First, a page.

The break from politics in Minnesota is over. Let the 2018 race for governor begin.
Democratic Rep. Erin Murphy was the first to announce her gubernatorial bid in a contest that's expected to be a crowded battle as both parties aim to replace Gov. Mark Dayton, who has said he won't seek a third term.
Here are a few more names on what's likely to be a growing list as the months tick by.
Entering his second term as house speaker, Daudt gets Republican kudos for keeping a diverse caucus together and expanding the chamber's majority in the November election. His fast political ascent, from a freshman lawmaker in 2011 to speaker in 2015, makes him a top-tier candidate for the GOP nomination.
He had been cagey about any goals for higher office. But recently asked about a run for governor, he said: "At some point, I will probably look at that."
The Hennepin County sheriff is no stranger to state politics, having served in the House from 1995 until 2003.
He's brushed off questions about any gubernatorial ambitions, saying he's focused serving in the state's largest county. But he gave a speech at Minnesota Republican Party's convention earlier this year in which he stressed how he'd be appealing to Democrats and Republicans across the state.
A health care wonk, the state senator from Ham Lake likely will play a key role in the brewing legislative debate over fixing Minnesota's state-run exchange. She has some experience with the pressures of gubernatorial politics, serving as the running mate for state Sen. Dave Thompson in his bid for the Republican nomination in 2014.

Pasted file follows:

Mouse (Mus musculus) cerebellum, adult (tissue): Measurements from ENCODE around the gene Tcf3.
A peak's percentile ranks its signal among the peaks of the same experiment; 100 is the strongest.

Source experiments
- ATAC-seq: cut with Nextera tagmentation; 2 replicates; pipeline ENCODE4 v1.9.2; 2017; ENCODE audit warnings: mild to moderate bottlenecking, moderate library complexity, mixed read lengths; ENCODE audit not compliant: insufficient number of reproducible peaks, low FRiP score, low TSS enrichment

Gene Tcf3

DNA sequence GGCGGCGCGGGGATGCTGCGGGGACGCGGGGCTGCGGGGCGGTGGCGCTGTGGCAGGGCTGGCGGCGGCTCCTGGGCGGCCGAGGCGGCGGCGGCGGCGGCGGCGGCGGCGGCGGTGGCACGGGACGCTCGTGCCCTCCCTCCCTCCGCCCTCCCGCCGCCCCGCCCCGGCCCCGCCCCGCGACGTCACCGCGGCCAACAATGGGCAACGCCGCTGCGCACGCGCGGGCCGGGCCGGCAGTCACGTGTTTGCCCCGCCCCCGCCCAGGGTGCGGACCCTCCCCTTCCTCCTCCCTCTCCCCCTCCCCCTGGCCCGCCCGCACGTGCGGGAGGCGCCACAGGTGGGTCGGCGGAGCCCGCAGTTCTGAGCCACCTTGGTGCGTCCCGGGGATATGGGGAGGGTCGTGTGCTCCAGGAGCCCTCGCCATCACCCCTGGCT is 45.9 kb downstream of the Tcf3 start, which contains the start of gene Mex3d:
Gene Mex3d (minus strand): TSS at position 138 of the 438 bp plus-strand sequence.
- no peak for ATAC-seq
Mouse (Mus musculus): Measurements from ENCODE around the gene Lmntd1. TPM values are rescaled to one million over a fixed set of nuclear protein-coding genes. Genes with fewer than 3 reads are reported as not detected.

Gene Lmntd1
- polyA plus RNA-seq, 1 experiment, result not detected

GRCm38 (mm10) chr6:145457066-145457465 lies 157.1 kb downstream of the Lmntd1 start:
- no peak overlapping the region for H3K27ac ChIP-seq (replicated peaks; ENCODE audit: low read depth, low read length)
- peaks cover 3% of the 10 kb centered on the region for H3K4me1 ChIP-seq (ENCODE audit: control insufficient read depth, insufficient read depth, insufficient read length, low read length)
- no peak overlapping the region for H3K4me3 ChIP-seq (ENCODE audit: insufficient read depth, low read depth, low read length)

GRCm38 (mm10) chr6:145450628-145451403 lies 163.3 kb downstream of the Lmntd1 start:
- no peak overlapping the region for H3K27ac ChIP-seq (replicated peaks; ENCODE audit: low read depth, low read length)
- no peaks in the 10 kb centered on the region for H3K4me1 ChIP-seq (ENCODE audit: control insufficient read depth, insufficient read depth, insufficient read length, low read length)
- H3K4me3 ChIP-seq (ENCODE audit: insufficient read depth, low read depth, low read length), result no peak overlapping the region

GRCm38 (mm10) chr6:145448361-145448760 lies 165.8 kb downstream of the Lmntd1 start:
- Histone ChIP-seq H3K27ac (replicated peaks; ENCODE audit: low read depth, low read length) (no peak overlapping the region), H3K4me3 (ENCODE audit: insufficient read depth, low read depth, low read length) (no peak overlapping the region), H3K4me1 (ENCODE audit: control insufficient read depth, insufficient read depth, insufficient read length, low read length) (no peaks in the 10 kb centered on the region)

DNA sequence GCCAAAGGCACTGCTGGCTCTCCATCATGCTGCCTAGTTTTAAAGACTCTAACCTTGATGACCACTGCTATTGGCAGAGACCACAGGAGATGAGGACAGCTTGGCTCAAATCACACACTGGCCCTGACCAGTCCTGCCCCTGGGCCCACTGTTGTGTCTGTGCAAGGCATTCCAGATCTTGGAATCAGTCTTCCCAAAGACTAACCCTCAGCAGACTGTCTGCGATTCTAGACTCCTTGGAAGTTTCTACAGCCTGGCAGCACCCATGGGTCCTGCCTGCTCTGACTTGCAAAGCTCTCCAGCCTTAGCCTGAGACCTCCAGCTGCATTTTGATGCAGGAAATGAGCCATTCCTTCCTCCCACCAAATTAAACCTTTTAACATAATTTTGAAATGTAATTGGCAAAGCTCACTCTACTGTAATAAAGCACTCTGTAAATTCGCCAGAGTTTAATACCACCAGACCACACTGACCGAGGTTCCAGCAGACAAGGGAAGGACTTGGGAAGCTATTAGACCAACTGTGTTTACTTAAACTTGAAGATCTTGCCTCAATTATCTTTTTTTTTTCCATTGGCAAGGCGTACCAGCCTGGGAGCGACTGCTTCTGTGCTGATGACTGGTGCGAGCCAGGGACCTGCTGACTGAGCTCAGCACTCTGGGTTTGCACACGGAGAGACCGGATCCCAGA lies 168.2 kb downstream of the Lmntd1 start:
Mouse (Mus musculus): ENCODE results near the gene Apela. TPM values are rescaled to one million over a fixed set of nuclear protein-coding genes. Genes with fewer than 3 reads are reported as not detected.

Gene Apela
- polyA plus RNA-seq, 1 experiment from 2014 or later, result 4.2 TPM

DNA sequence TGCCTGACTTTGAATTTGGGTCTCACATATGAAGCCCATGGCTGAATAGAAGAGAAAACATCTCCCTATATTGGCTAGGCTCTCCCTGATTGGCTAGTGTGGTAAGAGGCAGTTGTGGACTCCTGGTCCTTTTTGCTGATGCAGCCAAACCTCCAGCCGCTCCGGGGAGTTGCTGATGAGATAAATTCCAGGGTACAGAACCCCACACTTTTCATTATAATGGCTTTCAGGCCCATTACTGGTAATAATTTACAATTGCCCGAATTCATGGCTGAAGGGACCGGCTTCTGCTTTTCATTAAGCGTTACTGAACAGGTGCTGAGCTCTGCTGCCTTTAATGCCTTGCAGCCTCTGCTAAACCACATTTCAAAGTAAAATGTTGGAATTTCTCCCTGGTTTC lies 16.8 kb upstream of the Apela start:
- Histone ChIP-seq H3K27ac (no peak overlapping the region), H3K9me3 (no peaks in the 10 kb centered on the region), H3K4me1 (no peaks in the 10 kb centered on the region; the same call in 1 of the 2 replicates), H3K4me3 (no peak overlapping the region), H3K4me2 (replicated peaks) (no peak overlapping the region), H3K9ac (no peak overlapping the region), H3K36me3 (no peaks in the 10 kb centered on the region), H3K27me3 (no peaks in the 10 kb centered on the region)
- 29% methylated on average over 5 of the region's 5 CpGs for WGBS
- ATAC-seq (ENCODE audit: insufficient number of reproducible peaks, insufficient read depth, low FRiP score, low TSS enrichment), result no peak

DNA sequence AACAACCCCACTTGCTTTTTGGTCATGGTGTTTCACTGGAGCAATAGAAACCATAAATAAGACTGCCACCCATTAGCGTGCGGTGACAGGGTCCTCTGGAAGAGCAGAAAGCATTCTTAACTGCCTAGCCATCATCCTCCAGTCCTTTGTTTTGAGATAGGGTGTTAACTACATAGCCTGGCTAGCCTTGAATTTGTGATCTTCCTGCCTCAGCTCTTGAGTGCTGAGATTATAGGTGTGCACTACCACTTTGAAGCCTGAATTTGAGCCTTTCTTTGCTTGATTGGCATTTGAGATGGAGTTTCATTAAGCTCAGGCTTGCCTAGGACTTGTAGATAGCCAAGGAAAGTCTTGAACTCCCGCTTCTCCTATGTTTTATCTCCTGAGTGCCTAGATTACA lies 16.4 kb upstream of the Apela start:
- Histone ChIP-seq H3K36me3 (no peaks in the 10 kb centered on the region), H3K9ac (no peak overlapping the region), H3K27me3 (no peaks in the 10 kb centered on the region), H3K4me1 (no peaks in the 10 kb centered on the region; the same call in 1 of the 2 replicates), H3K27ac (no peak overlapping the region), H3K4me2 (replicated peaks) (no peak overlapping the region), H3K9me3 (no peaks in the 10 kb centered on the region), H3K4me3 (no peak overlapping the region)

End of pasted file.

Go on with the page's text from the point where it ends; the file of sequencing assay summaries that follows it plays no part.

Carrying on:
But she won't declare anything about her prospects until at least May. "I'm not going to make any decisions until we get through this session," Benson said. "It is a huge commitment and not something taken lightly."
The chairman of Minnesota's Republican Party has long been in the mix as a possible candidate. He served two terms in the state House before eventually making his way to party leadership, where he's tried to chip away at a massive debt built up during the 2010 governor's race.
Downey says he's not ruling anything out but is still weighing whether to run for a third term as party chair.
Few have had a more visible perch than the lieutenant governor, especially during Dayton's administration. Smith has been the face of a new paid family leave initiative for state employees, led the charge on early education expansion and served as a key business liaison.
A trip to the Democratic National Convention in Philadelphia this summer convinced some Democrats she's preparing for a bid. Spokesman Linden Zakula says it's on the table but that Smith's focus is on the 2017 session.
The attorney general also is in the mix, given her easy victories to three terms, though she hasn't directly addressed the question. But former Democratic Rep. Ryan Winkler said during his AG campaign announcement that he'd aim for the office only if Swanson doesn't run for a fourth term, noting calls for Swanson to "pursue higher office."
Otto, the state auditor, has been open about weighing a run in 2018 during the legal challenge against a new state law that curbs her office's power to oversee county finances. She'd follow a well-trodden path, as Dayton and former Gov. Arne Carlson did the same after serving as auditor.
"I don't know what tomorrow brings, but I do know right now that I'm putting my heart into this job," she said this fall.
The powerful lawmaker has clear gubernatorial ambitions, having run for the party's endorsement in 2010. But the November election may have dampened his political stock, as Democrats lost control of the chamber and Bakk was demoted to Senate minority leader.
A longtime legislator and former union carpenter from Cook, he previously stressed the difficulty of a rural politician getting enough support to get the party's nomination. Asked recently whether he would try again in 2018, Bakk said he was still considering a bid and would make a decision with his wife.
St. Paul's popular mayor is in his third term, but has long been in the mix, flirting with a gubernatorial run in 2010 before deciding against it. Spokeswoman Tonya Tennessen said Coleman is "strongly considering" a run in 2018 and will make his plans known before the end of the year.
The decision is linked with whether he pursues a fourth term in the city's 2017 election.
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